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04-10-2017 10:05 AM

Hi,

We trying to solve the next optimization problem?

We have:

- Pij, i=1÷3, j=1÷30, Pij are positive
- Bi, i=1÷3, integer positiveConstraints:

The searching result is matrix of 3 x 30 of binary values Xij with next conditions:

- For each j =1÷30, Sum (by index of i=1÷3)Xij=1
- For each i =1÷3, Sum by index of (j=1÷3o)Xij≤Bi

Objective: Optimize:

- Maximize (Sum (by index of i=1÷3) Sum (by index of j=1÷30) Pij *Xij)Is there another predefined subroutine in SAS/IML which can be used to solve this problem? We haven’t the SAS/OR.

The suggested solution from Rick_SAS was to convert this to linear optimization programing.

You can see here the solution.

Linear optimization in SAS/IML

In real situation we for j index we have 30000, not only 30. The matrix became too large. It is not possible to solve it by SAS/IML. The limitation there is 200 constraints, which is too few.

We haven’t SAS/OR yet.

My question concerns the limitation of constraints and the size of matrix in SAS/OR? Is it possible to work with matrix size of 90000 x 30000. How many constraints there can have?

Is it possible to solve this task with another procedure, not with linear programing in SAS/OR?

Thanks,

Boriana

Accepted Solutions

Solution

04-12-2017
03:50 AM

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04-10-2017 12:05 PM

You can formulate and solve the problem with PROC OPTMODEL in SAS/OR:

```
proc optmodel;
set ISET = 1..3;
set JSET = 1..30000;
num p {ISET, JSET} = rand('UNIFORM');
num b {ISET} = card(JSET)*rand('UNIFORM');
var X {ISET, JSET} binary;
max Z = sum {i in ISET, j in JSET} p[i,j] * X[i,j];
con Con1 {j in JSET}:
sum {i in ISET} X[i,j] = 1;
con Con2 {i in ISET}:
sum {j in JSET} X[i,j] <= b[i];
/* call (default) MILP solver */
solve;
/* call LP solver with (default) dual simplex algorithm */
solve with lp relaxint;
/* call LP solver with network simplex algorithm */
solve with lp relaxint / algorithm=ns;
quit;
```

Because the problem has a pure network structure, the third solve performs the best, solving in less than a second. Due to total unimodularity of the resulting constraint matrix, you can relax the integrality of x and an optimal solution will automatically take integer values.

You can also model the problem in terms of a bipartite directed network, where the left side consists of the i nodes, each with a supply of at most b[i], and the right side consists of the j nodes, each with a demand of exactly 1. The (binary) variable x[i,j] represents the flow from node i to node j. You can negate the link weights (because you want to maximize) and call the minimum-cost network flow algorithm either via the network solver in PROC OPTMODEL or via PROC OPTNET, also in SAS/OR.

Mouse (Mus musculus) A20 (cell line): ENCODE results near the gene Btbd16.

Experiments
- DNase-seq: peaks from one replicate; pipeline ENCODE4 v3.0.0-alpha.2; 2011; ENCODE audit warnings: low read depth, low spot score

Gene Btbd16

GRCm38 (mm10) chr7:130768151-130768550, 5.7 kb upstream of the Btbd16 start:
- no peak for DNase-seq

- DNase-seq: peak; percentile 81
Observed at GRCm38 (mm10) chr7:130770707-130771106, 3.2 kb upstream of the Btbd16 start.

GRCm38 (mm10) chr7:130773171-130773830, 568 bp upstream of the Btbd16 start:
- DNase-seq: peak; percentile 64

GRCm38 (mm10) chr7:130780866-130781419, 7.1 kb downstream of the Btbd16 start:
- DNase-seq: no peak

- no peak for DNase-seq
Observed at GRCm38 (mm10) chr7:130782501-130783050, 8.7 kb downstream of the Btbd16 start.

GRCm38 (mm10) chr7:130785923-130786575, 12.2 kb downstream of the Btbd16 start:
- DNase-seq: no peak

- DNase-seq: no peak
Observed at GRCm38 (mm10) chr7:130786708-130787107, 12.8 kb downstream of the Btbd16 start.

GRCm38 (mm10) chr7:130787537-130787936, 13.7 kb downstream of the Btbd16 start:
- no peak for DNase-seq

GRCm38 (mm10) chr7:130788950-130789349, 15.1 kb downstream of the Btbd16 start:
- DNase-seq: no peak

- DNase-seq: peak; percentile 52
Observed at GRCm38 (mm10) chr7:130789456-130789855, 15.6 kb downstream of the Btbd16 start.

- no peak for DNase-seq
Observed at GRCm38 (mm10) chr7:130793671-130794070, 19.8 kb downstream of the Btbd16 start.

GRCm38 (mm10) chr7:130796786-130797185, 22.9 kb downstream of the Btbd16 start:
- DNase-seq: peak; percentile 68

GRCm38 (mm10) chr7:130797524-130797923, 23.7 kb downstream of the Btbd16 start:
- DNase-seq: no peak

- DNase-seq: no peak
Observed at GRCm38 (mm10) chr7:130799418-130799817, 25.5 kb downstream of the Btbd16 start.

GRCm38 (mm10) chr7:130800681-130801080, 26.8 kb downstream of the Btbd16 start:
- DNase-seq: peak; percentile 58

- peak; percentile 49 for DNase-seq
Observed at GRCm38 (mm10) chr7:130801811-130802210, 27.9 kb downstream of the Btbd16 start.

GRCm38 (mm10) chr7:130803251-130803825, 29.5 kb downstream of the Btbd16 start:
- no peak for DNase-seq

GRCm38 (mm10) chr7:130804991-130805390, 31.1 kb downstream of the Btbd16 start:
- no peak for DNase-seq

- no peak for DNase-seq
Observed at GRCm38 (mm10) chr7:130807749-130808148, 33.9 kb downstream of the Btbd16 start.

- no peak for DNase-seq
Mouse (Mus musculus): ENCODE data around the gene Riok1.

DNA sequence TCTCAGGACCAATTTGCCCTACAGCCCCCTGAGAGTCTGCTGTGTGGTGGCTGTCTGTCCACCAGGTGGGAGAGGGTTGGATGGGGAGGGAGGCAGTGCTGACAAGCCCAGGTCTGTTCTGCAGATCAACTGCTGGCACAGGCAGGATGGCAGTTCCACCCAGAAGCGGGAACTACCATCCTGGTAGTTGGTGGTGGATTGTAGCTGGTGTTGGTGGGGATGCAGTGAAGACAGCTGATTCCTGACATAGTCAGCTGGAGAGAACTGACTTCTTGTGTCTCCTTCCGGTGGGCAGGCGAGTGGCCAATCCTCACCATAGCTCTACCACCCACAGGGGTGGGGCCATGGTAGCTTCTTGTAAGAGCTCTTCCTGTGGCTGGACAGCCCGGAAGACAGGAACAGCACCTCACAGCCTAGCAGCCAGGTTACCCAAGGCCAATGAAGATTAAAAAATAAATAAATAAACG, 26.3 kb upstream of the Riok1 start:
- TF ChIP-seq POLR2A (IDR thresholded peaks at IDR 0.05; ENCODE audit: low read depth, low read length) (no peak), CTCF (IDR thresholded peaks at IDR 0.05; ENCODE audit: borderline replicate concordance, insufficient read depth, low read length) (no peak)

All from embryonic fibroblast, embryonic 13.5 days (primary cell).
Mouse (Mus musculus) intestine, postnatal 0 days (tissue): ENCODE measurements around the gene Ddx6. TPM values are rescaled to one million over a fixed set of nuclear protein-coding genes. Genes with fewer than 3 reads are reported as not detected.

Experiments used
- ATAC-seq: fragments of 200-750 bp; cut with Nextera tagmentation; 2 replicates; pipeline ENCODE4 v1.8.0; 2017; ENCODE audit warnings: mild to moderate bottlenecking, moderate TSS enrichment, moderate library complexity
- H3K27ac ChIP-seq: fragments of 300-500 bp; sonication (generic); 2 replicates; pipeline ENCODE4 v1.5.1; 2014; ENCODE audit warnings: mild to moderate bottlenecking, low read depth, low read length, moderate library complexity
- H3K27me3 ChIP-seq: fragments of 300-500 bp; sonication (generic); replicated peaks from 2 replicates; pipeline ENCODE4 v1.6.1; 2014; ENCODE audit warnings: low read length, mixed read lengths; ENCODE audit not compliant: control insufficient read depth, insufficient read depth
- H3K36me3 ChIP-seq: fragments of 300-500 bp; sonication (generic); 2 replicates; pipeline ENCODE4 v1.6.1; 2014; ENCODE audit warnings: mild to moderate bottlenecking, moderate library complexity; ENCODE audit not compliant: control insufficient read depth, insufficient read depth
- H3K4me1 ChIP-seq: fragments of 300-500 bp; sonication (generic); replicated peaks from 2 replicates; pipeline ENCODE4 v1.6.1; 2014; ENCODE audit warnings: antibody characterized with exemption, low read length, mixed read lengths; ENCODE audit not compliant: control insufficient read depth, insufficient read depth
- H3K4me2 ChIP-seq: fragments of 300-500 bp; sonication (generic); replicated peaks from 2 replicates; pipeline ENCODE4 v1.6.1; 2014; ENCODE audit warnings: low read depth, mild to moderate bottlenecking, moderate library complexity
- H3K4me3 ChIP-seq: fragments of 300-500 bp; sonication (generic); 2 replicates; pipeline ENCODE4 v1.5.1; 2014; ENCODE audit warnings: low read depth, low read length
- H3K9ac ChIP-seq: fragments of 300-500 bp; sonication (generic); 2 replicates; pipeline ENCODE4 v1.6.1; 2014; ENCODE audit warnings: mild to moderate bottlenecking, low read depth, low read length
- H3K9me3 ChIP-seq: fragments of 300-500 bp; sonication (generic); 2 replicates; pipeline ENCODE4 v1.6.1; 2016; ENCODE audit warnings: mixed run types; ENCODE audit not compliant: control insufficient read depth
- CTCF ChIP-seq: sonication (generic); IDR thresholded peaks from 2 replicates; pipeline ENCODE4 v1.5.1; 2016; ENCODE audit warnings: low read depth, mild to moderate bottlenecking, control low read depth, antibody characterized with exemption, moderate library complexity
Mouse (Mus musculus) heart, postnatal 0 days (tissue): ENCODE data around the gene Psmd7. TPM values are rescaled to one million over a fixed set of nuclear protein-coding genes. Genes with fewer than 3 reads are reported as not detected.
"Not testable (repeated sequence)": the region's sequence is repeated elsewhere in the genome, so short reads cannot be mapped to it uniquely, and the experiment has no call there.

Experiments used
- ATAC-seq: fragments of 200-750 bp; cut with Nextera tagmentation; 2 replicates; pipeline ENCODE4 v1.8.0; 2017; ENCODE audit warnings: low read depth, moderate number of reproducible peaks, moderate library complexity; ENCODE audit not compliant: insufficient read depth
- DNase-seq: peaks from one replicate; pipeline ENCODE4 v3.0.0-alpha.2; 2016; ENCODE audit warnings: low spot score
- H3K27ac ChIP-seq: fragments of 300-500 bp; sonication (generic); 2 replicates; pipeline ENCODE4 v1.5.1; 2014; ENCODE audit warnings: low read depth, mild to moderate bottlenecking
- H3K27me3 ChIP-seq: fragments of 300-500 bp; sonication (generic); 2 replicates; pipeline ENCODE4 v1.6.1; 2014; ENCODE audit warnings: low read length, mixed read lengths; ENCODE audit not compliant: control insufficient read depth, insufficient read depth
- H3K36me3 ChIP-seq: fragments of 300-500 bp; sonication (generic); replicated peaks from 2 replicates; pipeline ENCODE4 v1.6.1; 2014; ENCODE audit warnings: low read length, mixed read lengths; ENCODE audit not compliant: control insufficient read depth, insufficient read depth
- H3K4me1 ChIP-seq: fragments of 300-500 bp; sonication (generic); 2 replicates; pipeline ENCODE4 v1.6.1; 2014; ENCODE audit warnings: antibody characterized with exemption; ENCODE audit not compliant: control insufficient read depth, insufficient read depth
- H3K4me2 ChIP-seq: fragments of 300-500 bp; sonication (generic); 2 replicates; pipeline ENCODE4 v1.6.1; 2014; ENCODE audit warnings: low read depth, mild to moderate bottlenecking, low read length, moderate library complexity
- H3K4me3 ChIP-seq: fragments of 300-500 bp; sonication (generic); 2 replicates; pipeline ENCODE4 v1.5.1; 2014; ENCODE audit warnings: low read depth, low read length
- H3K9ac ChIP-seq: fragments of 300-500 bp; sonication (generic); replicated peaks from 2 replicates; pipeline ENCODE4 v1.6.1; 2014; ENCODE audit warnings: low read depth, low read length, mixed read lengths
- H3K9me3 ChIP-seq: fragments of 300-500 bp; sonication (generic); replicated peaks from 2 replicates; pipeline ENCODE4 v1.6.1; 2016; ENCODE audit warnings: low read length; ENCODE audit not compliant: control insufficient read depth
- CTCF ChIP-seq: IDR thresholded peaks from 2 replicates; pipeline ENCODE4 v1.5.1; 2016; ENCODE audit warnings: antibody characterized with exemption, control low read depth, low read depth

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Solution

04-12-2017
03:50 AM

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04-10-2017 12:05 PM

You can formulate and solve the problem with PROC OPTMODEL in SAS/OR:

```
proc optmodel;
set ISET = 1..3;
set JSET = 1..30000;
num p {ISET, JSET} = rand('UNIFORM');
num b {ISET} = card(JSET)*rand('UNIFORM');
var X {ISET, JSET} binary;
max Z = sum {i in ISET, j in JSET} p[i,j] * X[i,j];
con Con1 {j in JSET}:
sum {i in ISET} X[i,j] = 1;
con Con2 {i in ISET}:
sum {j in JSET} X[i,j] <= b[i];
/* call (default) MILP solver */
solve;
/* call LP solver with (default) dual simplex algorithm */
solve with lp relaxint;
/* call LP solver with network simplex algorithm */
solve with lp relaxint / algorithm=ns;
quit;
```

Because the problem has a pure network structure, the third solve performs the best, solving in less than a second. Due to total unimodularity of the resulting constraint matrix, you can relax the integrality of x and an optimal solution will automatically take integer values.

You can also model the problem in terms of a bipartite directed network, where the left side consists of the i nodes, each with a supply of at most b[i], and the right side consists of the j nodes, each with a demand of exactly 1. The (binary) variable x[i,j] represents the flow from node i to node j. You can negate the link weights (because you want to maximize) and call the minimum-cost network flow algorithm either via the network solver in PROC OPTMODEL or via PROC OPTNET, also in SAS/OR.

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04-11-2017 04:58 AM

Do you know if there are any limitation of this procedure? For the number of constraints, for size of datasets? Does it depend from RAM of the computer?

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04-11-2017 10:04 AM

There is a hard limit of 2^31 - 1 = 2,147,483,647 variables, constraints, or nonzero coefficients. Other than that, the only limit depends on the amount of memory you have provided to SAS.

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04-11-2017 09:56 AM

Or you could perform Genetic Algorithm in IML .